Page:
University of Kansas, Spring 2004
Philosophy 555: Justice and Economic Systems

Class notes: Nozick, chapter 7

The following notes correspond roughly to what we cover, including at least a portion of what I put on the board or the screen, in class. In places they may be more or less comprehensive than what we actually cover in class, and should not be taken as a substitute for your own observations and records of what goes on in class.

The following outline is designed to be, and is in some Web browsers, collapsible: by clicking on the heading for a section, you can collapse that section or, if it’s already collapsed, make it expanded again. If you want to print some but not all of this outline, collapse the parts you don’t want to print (so that just their top-level headings remain), and then click here to print this frame.

  1. chapter 7: “Distributive Justice”
    1. preliminaries
      1. transition: Nozick now moves into part II of the book. The first part was devoted to justifying the minimal state; the second part is devoted to showing that no state more elaborate than the minimal one is justified.
      2. relevance of distributive justice: Although distributive justice is an interesting topic in its own right, Nozick’s reason for considering it is that considerations of distributive justice are frequently given in order to (attempt to) justify a state more elaborate than a minimal one, and he wants to show that such considerations do not succeed in justifying a state more elaborate than a minimal one (p. 149.6).
    2. theories of distributive justice
      1. the entitlement theory (p. 153.2)
      2. current time-slice principles (p. 154.3)
      3. end-state principles—a superset of current time-slice principles (p. 155.6)
      4. historical principles—a superset of entitlement principles (p. 155.9–156.1)
      5. patterned principles—some historical principles (pp. 155.9–156.1), plus some non-historical ones (p. 156.6), plus some end-state ones (p. 156.8)
    3. problems with patterned principles
      1. how liberty upsets patterns (p. 163.4)
      2. patterned principles and families (p. 167.4)
      3. patterned principles’ necessitating redistributive activities (p. 168.8)
    4. problems with redistribution
      1. violation of rights (p. 168.9)
      2. akin to forced labor (p. 169.8)
      3. unfairness of taxing labor income but not free time (p. 170.5)
      4. shift from classical-liberal self-ownership to property rights in other people (p. 172.7)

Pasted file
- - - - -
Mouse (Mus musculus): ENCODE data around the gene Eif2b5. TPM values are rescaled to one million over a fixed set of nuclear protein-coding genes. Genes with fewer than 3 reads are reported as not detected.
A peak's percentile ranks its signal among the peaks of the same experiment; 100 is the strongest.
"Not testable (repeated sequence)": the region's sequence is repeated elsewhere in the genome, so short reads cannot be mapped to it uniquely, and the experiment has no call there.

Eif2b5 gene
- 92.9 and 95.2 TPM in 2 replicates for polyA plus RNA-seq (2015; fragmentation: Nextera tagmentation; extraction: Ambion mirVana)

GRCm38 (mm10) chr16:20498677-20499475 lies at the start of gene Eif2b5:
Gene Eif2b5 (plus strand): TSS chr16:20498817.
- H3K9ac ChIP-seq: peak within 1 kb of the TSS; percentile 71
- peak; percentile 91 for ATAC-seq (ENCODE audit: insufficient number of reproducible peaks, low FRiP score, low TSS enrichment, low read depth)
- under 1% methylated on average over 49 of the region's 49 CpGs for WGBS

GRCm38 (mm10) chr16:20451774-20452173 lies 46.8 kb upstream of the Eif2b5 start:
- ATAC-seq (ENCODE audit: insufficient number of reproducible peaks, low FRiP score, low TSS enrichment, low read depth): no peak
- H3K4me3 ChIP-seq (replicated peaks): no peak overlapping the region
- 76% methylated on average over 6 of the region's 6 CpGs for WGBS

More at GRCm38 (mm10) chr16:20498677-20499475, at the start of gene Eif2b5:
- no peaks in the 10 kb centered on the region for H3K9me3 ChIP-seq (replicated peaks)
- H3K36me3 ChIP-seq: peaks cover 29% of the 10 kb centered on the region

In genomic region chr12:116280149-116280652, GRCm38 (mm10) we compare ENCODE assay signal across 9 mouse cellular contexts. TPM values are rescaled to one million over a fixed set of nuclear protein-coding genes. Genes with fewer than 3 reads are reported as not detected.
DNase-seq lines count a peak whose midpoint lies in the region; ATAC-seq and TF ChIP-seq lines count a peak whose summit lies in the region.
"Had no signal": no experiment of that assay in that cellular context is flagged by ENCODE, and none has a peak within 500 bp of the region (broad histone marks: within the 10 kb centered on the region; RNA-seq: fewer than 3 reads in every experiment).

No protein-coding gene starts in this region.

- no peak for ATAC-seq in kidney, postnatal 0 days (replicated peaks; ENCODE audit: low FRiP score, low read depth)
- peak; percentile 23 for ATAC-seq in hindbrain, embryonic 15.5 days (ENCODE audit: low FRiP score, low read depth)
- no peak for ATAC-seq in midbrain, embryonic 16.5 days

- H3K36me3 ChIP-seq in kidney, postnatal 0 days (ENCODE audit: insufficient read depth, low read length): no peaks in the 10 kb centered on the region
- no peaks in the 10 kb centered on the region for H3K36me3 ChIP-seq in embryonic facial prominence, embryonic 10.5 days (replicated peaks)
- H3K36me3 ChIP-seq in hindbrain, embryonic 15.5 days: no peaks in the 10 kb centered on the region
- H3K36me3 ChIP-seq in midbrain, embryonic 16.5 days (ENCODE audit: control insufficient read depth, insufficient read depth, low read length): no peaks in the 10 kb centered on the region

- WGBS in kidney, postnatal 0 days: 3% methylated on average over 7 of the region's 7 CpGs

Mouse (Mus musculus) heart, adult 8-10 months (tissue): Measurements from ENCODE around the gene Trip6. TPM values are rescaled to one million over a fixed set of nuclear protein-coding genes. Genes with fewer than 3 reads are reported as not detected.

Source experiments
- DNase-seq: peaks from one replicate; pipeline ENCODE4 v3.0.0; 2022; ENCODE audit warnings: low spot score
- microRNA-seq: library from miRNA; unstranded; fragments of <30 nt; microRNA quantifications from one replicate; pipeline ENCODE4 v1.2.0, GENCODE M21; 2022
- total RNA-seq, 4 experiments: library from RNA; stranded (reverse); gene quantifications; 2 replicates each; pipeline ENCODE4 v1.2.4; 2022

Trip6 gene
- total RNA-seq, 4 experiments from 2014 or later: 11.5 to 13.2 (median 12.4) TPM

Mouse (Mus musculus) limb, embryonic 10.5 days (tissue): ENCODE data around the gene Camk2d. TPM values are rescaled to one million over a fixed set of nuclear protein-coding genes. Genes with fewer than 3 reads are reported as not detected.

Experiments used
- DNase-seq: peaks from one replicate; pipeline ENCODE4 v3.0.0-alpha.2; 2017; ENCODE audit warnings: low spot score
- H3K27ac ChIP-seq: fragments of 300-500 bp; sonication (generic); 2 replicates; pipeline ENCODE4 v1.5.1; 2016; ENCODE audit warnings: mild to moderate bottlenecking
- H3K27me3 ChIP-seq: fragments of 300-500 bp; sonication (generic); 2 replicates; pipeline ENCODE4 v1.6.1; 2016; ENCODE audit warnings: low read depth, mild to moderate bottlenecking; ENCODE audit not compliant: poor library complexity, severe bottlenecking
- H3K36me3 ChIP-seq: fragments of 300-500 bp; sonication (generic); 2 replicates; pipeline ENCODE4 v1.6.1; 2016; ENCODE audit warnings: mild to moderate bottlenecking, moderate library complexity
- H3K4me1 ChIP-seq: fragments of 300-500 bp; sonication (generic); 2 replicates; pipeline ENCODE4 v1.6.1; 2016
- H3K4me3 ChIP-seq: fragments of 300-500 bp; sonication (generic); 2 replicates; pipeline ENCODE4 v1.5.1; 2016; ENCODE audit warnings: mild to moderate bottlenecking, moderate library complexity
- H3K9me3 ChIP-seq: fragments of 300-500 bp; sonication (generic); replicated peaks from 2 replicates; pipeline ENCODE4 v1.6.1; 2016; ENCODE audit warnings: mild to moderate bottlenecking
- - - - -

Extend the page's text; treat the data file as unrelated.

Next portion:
5. inconsistency in collecting taxes but allowing emigration? (p. 173.8)
    5. acquisition and the Lockean proviso
    6. some questions from Nozick to Rawls
      1. Why is the the subject matter of distributive justice be the total social product, rather than the cooperative surplus (the total social product minus the sum of the individuals’ non-cooperative outputs)? (p. 185.2)
      2. Why isn’t the entitlement theory as good for the cooperative case as for the non-cooperative case? (p. 186.3)
      3. Why focus on the worst-off group, instead of on the worst-off individual? (p. 190.7)
      4. Why regard a subjunctive statement about what it would take for the poor to be better off as warranting an indicative statement about who’s keeping the poor from being better off? (p. 191.7)
      5. Why ignore intra-group cooperation when measuring the benefits of general cooperation? (p. 193.4)
      6. Why is the difference principle a more reasonable basis of cooperation than its opposite? (194–195.4)
    7. two further complaints from Nozick, about Rawls
      1. Because the parties in the original position could choose only end-state principles, not any historical principles, Rawls’s use of the original position prejudges a huge issue (p. 202.3).
      2. It is objectionable, as a matter of method, that Rawls disallows testing his principles in micro-situations (p. 206.3).
    8. the natural lottery
      1. two arguments that Nozick imagines Rawls might be offering (p. 216.3)
        1. the positive argument—showing that the distributive effects of the natural lottery ought to be nullified
        2. the negative argument—rebutting some arguments concluding that the distributive effects of the natural lottery ought not to be nullified
      2. the positive argument—several versions, the most plausible (for attribution to Rawls) of which begs the question (according to Nozick) by assuming equality as norm actions (p. 224.2)
      3. the negative argument—unable (according to Nozick) to rebto govern interut the claim that people are entitled to things that legitimately flow from things to which they are entitled (p. 226.2)